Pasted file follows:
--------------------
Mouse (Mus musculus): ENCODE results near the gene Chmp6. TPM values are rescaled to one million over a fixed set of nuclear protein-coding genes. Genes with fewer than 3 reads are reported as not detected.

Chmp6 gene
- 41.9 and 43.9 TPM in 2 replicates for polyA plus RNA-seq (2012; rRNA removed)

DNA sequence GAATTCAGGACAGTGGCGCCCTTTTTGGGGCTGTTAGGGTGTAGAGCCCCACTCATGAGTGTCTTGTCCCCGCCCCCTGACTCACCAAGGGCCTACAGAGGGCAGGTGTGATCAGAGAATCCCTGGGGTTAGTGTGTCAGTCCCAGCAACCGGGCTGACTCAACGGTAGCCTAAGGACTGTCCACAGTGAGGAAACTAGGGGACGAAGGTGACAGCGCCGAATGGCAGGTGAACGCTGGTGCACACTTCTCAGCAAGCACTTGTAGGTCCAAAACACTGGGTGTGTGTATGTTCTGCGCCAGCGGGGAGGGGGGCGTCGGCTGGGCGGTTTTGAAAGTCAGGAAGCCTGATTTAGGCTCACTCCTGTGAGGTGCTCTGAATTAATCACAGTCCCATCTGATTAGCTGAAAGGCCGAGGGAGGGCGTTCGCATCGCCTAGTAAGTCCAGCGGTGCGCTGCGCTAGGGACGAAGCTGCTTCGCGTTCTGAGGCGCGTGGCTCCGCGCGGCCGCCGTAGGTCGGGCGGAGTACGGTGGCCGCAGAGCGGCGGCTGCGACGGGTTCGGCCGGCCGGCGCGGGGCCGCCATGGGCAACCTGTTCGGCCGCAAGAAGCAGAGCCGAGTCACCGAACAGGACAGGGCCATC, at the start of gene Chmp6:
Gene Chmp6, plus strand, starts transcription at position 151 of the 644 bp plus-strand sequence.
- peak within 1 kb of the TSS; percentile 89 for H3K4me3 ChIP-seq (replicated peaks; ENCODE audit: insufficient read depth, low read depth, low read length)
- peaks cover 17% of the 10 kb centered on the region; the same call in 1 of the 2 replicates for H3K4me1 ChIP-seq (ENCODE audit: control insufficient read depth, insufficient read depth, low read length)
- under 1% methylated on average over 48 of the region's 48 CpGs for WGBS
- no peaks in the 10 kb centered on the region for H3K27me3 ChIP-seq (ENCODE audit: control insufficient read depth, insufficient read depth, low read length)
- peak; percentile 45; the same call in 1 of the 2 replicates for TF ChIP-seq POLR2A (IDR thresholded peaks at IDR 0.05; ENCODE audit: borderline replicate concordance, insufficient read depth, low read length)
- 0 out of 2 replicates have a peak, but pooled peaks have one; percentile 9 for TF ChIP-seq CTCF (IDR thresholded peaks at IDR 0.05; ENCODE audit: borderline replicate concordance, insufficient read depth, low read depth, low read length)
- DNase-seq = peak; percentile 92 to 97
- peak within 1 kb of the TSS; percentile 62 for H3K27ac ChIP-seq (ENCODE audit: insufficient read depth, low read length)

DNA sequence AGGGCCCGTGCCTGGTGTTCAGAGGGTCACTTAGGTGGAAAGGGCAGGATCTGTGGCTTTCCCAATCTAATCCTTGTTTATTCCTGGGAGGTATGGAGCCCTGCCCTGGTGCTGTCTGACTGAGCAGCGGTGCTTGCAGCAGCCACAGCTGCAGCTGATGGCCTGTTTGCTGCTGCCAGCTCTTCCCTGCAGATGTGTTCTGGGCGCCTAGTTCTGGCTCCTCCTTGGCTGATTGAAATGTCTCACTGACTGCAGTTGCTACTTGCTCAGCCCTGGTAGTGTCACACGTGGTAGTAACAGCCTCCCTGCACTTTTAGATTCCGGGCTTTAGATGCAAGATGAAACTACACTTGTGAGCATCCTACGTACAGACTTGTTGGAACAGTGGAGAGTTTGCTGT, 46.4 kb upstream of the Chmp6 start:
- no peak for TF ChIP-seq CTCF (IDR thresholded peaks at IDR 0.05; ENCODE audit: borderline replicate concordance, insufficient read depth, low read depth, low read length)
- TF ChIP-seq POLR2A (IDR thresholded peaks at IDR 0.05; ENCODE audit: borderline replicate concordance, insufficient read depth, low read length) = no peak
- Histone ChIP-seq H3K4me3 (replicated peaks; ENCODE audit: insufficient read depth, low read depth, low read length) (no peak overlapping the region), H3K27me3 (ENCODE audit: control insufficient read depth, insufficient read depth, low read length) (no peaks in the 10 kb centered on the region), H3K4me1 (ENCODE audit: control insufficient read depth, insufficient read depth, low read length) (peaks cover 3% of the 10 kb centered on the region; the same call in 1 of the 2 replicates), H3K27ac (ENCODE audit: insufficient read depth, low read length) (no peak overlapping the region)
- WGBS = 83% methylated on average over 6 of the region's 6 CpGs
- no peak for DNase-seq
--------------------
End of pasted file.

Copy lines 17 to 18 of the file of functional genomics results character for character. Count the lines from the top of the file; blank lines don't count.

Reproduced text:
- Histone ChIP-seq H3K4me3 (replicated peaks; ENCODE audit: insufficient read depth, low read depth, low read length) (no peak overlapping the region), H3K27me3 (ENCODE audit: control insufficient read depth, insufficient read depth, low read length) (no peaks in the 10 kb centered on the region), H3K4me1 (ENCODE audit: control insufficient read depth, insufficient read depth, low read length) (peaks cover 3% of the 10 kb centered on the region; the same call in 1 of the 2 replicates), H3K27ac (ENCODE audit: insufficient read depth, low read length) (no peak overlapping the region)
- WGBS = 83% methylated on average over 6 of the region's 6 CpGs